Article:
Most environmentalists say construction of the Keystone XL pipeline would be "game over" for the climate, but former New York City Mayor Michael Bloomberg says there's an upside—if President Obama can trade it for a climate deal with Canada.
Bloomberg, in his first official statement on the pipeline, wrote an op-ed suggesting that the contentious oil-sands pipeline can be a major chip in talks with Canada. Used correctly, he said, the pipeline can even result in a deal along the lines of the monumental U.S.-China deal that "far more than offsets the potential impact of the pipeline."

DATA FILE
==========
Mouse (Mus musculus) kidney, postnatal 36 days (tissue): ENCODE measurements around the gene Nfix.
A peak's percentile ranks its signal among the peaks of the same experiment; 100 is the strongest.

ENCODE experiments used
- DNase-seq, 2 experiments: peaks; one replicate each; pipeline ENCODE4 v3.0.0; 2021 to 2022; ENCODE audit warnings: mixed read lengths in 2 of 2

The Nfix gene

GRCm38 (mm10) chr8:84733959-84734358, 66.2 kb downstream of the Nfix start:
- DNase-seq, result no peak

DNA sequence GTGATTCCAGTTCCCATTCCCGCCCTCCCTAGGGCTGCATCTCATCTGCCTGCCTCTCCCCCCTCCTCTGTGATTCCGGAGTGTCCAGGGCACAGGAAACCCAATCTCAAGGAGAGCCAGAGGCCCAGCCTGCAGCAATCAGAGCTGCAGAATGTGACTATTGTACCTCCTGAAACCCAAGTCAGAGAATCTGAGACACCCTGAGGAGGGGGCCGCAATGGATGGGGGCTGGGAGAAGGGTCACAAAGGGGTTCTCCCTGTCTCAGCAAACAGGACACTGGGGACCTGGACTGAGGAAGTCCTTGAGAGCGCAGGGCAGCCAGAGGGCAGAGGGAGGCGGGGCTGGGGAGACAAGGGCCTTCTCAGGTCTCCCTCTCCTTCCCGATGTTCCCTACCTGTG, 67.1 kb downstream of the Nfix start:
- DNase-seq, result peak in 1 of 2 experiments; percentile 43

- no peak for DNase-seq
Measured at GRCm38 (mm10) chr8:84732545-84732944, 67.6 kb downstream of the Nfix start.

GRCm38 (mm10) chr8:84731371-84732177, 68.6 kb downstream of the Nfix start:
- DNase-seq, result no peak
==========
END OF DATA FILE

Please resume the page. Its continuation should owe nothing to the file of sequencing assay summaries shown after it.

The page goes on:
"Here in the U.S., Republicans in Congress could declare economic victory, while Democrats could declare environmental victory," wrote Bloomberg, now a special envoy to the United Nations on cities and climate change. "The president could declare both, while also burnishing his foreign policy legacy and building momentum for the conference in Paris."
As countries prepare for United Nations negotiations this year, Canada is facing international pressure to clean up its reliance on fossil fuels. Prime Minister Stephen Harper has been reticent to address climate change, saying he doesn't want to put the country's robust oil and gas industry at risk for an international deal.